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Ille-et-Vilaine

Ille-et-Vilaine is a department of France, located in the region of Brittany in the northwest of the country. Ille-et-Vilaine is one of the original 83 departments created during the French Revolution on March 4, 1790, it was created from part of the province of Brittany. Ille-et-Vilaine is a part of the current region of Brittany and is bordered by the departments of Manche to the north-east, Mayenne to the east, Maine-et-Loire to the south-east, Loire-Atlantique to the south, Morbihan to the south-west, Côtes-d'Armor to the west and north-west; the English Channel borders the department to the north. The department is named after its two main rivers, the Ille and the Vilaine, whose confluence is in Rennes, the capital of the department and of the region. Other important rivers include: the Rance, that borders the department in the north-west and flows to the north, creating a deep fjord before reaching the English Channel on the western part of the coast between the cities of Dinard and Saint-Malo).

The department is moderately elevated above the level of the sea, with many hills. The elevated hills bordering this basin are covered by several old forests now exploited by men for the production of wood; the basin itself is a rich agriculture area, as well as the north-west of the department near the Rance. In the extreme south of the department the Vilaine goes through a slower decrease in elevation in a small corridor in the area of the city of Redon. To avoid these hazards within inhabited cities, some natural fields bordering the Vilaine in the south of the department are now left floodable, works for regulating the level have been done including, small artificial lakes with derivation channels, replanting trees in the basin, better management of forests, regulating the artificial drains made for agriculture; the population has grown over the last few decades and was estimated at 1,051,779 in January 2016. Population development since 1801: Gallo is a historic minority language spoken in eastern Brittany.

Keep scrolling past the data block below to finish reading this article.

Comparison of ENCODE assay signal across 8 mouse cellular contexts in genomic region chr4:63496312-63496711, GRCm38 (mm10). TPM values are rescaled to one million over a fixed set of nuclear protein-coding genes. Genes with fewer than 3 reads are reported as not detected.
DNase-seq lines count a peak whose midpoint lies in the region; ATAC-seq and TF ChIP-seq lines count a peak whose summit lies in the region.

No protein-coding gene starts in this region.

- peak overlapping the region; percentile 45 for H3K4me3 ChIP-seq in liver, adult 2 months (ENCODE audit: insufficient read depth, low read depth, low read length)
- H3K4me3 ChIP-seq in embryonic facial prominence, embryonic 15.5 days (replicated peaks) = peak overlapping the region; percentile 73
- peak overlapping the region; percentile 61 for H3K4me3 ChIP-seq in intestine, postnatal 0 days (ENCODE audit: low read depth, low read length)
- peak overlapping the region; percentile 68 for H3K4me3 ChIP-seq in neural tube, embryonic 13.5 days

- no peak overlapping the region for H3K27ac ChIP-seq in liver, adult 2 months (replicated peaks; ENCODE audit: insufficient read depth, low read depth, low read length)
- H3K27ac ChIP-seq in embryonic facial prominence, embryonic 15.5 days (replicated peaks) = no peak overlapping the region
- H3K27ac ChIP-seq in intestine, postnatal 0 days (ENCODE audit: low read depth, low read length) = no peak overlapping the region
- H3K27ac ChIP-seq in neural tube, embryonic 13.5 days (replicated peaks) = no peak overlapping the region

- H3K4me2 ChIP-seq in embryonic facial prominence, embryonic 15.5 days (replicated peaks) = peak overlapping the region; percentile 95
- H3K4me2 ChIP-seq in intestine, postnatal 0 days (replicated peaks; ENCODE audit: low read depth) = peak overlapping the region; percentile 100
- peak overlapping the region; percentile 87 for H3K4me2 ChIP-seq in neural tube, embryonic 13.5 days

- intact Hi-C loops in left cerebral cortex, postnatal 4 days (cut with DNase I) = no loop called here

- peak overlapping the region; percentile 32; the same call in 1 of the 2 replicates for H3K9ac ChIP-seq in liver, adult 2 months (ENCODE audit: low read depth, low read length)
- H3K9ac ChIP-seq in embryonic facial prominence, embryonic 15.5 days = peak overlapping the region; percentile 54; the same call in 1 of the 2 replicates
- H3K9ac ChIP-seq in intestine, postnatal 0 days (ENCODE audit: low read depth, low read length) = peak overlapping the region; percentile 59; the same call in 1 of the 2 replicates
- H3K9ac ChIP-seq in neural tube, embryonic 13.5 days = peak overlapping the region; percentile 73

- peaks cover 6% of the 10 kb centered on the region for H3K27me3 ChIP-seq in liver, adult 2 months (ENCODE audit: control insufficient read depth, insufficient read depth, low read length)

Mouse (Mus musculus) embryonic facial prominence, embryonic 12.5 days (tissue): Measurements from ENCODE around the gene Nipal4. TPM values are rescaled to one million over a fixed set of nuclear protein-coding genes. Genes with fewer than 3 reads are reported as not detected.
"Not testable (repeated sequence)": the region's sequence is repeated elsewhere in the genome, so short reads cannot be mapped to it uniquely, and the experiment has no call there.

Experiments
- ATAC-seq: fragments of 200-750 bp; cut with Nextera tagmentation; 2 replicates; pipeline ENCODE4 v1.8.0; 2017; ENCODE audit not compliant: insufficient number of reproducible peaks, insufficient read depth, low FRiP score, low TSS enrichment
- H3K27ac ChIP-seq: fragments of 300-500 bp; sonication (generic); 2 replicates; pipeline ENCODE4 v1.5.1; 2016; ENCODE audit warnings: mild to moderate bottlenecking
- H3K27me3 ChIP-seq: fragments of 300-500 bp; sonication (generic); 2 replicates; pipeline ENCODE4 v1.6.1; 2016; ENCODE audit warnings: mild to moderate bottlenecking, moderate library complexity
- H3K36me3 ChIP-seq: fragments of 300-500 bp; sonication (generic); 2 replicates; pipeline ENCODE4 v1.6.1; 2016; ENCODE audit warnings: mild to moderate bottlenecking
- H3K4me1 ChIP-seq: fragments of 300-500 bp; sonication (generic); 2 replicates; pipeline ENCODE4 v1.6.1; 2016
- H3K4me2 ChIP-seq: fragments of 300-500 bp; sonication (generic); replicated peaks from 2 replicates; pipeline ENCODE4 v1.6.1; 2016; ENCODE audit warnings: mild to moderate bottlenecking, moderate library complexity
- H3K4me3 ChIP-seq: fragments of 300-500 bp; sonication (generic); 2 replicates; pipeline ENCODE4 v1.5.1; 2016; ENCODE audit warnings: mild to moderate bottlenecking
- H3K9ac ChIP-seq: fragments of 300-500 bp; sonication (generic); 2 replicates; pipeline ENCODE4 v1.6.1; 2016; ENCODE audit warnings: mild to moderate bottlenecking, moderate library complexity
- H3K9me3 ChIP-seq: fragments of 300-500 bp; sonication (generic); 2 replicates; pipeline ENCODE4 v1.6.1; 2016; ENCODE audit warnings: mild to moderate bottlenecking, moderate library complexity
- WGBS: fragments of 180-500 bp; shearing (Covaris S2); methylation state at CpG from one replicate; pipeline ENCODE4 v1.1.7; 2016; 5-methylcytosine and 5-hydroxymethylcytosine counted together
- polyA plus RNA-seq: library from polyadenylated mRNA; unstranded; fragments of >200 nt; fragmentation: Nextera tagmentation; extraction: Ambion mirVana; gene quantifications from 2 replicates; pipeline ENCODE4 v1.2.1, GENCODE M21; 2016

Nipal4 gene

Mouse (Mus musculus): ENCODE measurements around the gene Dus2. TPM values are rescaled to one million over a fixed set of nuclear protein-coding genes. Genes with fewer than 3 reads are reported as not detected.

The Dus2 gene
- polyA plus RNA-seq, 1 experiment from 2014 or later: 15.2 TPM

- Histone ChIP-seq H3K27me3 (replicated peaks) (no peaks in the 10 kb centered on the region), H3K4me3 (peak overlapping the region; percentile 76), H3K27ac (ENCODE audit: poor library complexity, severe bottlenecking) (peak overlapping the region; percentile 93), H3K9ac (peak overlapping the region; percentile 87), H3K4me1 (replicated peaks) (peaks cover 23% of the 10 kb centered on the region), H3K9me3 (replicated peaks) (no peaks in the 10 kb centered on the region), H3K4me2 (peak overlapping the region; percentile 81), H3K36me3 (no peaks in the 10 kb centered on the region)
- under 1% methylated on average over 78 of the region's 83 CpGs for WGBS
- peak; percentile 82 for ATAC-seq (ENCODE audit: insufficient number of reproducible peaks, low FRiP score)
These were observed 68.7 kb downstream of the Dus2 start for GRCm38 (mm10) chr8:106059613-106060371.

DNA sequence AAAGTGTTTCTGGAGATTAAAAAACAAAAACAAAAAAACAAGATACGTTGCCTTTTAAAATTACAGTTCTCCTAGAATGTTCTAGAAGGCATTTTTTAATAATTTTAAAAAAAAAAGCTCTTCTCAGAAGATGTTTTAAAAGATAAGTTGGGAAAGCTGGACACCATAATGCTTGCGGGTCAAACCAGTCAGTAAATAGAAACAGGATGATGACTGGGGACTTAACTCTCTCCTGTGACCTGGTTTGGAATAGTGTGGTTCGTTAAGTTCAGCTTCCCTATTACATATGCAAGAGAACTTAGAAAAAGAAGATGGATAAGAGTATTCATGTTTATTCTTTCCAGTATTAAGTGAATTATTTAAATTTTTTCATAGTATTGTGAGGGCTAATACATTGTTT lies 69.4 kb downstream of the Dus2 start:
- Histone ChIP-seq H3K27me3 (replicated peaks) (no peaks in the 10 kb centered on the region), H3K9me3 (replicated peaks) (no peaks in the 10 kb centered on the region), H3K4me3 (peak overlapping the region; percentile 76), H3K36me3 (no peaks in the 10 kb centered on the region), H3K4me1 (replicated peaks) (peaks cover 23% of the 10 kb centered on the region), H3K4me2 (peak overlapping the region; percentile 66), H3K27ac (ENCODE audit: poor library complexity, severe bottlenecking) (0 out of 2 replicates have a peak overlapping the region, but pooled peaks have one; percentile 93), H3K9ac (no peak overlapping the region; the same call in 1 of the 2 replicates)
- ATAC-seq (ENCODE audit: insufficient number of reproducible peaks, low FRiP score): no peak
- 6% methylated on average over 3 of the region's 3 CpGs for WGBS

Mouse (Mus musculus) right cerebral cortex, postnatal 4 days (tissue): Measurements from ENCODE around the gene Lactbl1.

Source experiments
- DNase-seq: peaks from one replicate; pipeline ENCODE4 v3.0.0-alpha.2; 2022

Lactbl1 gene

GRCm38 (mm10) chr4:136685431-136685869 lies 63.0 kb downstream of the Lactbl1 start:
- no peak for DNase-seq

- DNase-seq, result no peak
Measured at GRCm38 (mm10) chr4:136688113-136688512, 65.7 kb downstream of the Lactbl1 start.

Gallo and Breton are both studied at the University of Rennes. The Breton language was little spoken in the eastern part of Brittany, this was one of the first regions where the language disappeared such that Breton was not spoken for many centuries. Today, Breton is again spoken due to schools teaching Breton, due to a small immigration from Western Brittany to Eastern Brittany, where there are more cities with growing industries and external investment and therefore more work. A recent study shows that Breton speakers in this region represent 3.3% of the total number of Breton speakers. The Breton speakers aged 18–30 in this region represent 12.7% of the total number of Breton speakers of that age group. This is because there are few elder speakers but many people are learning the language; the study says. The President of the General Council is the Socialist Jean-Louis Tourenne since the 2004 French cantonal elections; the city of Rennes and its suburbs are the original base of the rapid Socialist growth in the department.

The city has been governed by Socialist Mayors since 1977, notably by Edmond Hervé between 1977 and 2008. Since the growth of middle-class suburbs have helped the Socialists, who have been gaining strength in those right-leaning areas; the right remains strong in a Catholic area from outside Redon to Vitré or Fougères. In addition, the right is strong in the wealthy coastal area of Dinard. Cantons of the Ille-et-Vilaine department Communes of the Ille-et-Vilaine department Arrondissements of the Ille-et-Vilaine department Prefecture website General Council website Ille-et-Vilaine at Curlie Cultural Heritage City of Rennes website

Murad Alam